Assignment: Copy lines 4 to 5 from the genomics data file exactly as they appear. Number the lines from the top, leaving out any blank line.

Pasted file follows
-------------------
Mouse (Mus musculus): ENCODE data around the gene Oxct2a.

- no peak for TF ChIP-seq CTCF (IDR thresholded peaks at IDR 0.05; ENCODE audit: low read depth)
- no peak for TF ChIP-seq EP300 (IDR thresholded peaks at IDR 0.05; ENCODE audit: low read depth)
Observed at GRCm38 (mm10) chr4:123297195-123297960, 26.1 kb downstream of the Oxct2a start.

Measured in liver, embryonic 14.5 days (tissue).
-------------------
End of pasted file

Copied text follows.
Observed at GRCm38 (mm10) chr4:123297195-123297960, 26.1 kb downstream of the Oxct2a start.

Measured in liver, embryonic 14.5 days (tissue).